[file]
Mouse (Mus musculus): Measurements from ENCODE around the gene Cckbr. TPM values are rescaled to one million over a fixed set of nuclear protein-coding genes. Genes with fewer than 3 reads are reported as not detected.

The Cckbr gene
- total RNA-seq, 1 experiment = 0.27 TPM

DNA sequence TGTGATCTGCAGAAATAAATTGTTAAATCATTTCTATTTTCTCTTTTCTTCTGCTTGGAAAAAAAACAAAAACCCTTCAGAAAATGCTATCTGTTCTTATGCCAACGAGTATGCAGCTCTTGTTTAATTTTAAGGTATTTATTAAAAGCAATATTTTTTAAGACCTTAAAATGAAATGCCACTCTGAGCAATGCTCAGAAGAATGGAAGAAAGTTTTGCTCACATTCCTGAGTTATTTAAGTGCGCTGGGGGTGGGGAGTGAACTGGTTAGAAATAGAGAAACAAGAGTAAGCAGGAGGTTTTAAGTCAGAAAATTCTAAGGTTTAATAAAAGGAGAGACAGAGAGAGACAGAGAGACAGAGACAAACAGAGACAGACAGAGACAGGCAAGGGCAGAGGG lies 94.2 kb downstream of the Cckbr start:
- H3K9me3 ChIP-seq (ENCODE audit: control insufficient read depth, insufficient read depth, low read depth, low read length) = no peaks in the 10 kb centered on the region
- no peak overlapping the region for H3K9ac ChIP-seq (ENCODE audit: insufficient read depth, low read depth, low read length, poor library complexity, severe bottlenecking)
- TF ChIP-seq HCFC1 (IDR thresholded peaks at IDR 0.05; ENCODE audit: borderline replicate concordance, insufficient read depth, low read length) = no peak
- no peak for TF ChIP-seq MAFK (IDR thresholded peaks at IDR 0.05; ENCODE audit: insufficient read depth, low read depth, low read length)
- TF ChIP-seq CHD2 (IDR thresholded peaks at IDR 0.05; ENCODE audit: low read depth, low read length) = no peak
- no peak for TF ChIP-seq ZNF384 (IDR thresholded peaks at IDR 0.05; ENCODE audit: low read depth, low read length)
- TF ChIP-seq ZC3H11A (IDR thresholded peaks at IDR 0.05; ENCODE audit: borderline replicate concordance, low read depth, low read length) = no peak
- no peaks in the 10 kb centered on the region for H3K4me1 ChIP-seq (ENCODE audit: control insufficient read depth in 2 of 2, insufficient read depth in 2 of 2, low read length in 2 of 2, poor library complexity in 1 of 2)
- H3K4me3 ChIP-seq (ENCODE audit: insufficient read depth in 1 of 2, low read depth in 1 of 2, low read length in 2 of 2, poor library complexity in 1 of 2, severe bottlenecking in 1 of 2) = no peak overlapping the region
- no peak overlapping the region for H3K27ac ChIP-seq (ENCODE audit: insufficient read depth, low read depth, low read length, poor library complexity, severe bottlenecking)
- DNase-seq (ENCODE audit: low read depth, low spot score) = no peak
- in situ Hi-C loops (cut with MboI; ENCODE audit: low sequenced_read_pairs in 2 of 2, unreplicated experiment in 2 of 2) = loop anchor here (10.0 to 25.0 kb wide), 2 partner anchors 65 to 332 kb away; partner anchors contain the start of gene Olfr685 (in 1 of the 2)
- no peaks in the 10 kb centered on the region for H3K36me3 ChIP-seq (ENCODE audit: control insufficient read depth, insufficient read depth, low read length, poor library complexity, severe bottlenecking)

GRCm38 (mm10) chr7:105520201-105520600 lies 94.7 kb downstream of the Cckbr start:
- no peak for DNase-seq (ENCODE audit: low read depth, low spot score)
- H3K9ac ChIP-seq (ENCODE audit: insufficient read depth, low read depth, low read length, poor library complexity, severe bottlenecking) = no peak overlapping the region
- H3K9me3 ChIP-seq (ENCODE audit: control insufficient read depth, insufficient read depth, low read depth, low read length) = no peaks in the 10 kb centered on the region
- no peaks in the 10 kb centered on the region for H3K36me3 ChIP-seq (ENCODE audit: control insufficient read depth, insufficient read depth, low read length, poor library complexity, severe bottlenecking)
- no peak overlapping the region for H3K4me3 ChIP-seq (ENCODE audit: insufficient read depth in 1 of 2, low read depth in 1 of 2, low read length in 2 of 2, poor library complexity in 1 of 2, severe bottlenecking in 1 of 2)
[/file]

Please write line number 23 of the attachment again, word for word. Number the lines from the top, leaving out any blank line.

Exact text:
- no peak overlapping the region for H3K4me3 ChIP-seq (ENCODE audit: insufficient read depth in 1 of 2, low read depth in 1 of 2, low read length in 2 of 2, poor library complexity in 1 of 2, severe bottlenecking in 1 of 2)